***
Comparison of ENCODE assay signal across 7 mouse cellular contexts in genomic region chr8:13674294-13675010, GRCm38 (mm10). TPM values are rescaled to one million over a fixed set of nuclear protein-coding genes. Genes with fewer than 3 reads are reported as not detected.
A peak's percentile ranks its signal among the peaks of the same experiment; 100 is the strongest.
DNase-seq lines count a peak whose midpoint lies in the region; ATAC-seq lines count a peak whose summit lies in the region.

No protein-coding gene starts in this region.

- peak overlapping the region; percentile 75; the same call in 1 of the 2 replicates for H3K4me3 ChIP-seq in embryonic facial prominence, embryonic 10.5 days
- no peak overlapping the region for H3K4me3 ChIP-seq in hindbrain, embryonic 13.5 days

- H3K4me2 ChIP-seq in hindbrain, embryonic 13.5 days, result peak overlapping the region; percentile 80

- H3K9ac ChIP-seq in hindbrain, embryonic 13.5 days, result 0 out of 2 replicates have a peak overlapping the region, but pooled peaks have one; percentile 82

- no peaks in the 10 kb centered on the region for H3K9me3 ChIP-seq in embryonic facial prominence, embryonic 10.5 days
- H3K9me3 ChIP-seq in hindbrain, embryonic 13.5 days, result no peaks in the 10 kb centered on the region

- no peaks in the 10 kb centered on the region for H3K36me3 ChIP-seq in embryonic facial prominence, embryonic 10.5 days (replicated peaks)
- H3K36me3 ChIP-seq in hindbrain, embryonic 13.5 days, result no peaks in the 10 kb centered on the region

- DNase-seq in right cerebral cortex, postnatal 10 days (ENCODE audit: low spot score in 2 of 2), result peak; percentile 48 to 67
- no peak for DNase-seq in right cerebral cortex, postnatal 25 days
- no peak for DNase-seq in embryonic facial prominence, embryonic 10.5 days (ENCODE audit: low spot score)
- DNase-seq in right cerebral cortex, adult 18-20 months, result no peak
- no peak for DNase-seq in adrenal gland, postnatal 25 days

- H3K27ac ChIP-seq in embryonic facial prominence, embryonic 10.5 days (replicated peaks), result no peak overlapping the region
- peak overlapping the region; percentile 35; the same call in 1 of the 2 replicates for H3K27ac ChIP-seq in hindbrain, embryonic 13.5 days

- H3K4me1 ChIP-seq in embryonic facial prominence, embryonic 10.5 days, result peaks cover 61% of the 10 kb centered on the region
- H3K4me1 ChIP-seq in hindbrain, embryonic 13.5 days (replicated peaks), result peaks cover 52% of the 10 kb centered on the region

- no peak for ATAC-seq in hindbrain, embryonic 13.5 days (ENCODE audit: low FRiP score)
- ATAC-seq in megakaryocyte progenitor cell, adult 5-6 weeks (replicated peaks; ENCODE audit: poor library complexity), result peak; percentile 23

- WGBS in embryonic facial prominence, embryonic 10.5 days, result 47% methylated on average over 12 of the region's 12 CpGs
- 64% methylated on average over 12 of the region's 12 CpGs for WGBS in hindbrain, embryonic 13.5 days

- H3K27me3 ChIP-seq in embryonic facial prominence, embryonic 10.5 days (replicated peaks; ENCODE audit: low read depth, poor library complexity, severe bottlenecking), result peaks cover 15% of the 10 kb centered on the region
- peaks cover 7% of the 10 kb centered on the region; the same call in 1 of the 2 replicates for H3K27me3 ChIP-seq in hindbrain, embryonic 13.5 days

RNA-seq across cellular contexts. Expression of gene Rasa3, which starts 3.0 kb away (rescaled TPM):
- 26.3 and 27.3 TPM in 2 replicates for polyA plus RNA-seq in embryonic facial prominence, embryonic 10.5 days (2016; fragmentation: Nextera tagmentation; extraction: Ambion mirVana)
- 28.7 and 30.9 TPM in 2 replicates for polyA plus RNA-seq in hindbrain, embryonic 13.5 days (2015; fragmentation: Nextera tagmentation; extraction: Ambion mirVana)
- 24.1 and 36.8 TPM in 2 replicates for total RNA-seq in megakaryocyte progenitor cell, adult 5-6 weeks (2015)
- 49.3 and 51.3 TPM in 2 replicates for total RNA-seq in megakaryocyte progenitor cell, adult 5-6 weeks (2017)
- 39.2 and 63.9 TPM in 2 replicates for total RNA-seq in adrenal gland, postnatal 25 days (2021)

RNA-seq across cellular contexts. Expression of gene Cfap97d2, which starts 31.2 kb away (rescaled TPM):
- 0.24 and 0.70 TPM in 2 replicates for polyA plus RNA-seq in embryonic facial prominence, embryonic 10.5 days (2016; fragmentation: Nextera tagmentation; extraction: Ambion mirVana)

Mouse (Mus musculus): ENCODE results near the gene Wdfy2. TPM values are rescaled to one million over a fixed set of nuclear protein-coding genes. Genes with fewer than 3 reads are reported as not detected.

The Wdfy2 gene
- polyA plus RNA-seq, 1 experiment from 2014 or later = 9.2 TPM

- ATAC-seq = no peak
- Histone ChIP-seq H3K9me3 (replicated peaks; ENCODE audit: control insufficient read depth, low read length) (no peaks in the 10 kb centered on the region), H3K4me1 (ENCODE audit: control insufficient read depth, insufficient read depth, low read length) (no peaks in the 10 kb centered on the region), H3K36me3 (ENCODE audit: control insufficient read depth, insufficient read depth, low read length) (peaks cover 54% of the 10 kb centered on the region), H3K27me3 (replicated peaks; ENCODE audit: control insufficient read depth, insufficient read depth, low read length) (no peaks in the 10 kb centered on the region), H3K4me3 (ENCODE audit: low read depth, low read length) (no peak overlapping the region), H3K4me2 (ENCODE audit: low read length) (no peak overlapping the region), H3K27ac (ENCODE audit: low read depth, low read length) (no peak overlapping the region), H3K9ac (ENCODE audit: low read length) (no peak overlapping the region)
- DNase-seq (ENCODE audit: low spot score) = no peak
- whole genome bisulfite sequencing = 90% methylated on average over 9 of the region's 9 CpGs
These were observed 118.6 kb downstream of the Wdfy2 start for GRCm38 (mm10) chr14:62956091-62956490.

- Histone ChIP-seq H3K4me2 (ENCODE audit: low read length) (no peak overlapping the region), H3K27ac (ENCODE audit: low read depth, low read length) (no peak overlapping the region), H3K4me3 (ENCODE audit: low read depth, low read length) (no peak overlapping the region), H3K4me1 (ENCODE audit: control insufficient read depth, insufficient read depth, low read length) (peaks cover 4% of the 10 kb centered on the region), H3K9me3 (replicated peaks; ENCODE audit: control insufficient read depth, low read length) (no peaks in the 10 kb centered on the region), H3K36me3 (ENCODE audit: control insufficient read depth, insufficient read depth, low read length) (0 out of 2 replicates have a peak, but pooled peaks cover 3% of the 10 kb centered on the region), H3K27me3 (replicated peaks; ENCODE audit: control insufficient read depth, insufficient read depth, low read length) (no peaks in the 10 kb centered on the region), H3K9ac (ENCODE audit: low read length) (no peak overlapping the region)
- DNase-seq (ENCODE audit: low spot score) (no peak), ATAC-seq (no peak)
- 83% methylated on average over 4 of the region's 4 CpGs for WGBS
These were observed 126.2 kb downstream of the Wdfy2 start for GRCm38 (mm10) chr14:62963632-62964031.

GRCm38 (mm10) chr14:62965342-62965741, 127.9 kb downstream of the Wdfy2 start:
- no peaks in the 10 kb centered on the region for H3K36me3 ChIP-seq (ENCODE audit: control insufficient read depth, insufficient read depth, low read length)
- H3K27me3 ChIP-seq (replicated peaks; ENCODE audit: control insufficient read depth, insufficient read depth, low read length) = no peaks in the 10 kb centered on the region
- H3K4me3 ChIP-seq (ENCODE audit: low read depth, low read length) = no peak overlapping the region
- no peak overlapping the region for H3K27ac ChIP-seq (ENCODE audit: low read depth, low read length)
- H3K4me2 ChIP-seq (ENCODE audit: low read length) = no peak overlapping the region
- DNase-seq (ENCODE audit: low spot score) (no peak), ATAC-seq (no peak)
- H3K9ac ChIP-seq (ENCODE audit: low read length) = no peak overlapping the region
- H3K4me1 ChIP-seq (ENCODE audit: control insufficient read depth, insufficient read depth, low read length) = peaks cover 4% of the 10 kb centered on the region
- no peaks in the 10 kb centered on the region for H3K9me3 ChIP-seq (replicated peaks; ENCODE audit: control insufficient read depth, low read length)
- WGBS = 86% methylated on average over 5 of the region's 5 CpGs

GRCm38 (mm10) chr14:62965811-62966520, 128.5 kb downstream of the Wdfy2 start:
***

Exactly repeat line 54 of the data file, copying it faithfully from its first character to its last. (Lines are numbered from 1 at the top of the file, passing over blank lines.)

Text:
- DNase-seq (ENCODE audit: low spot score) (no peak), ATAC-seq (no peak)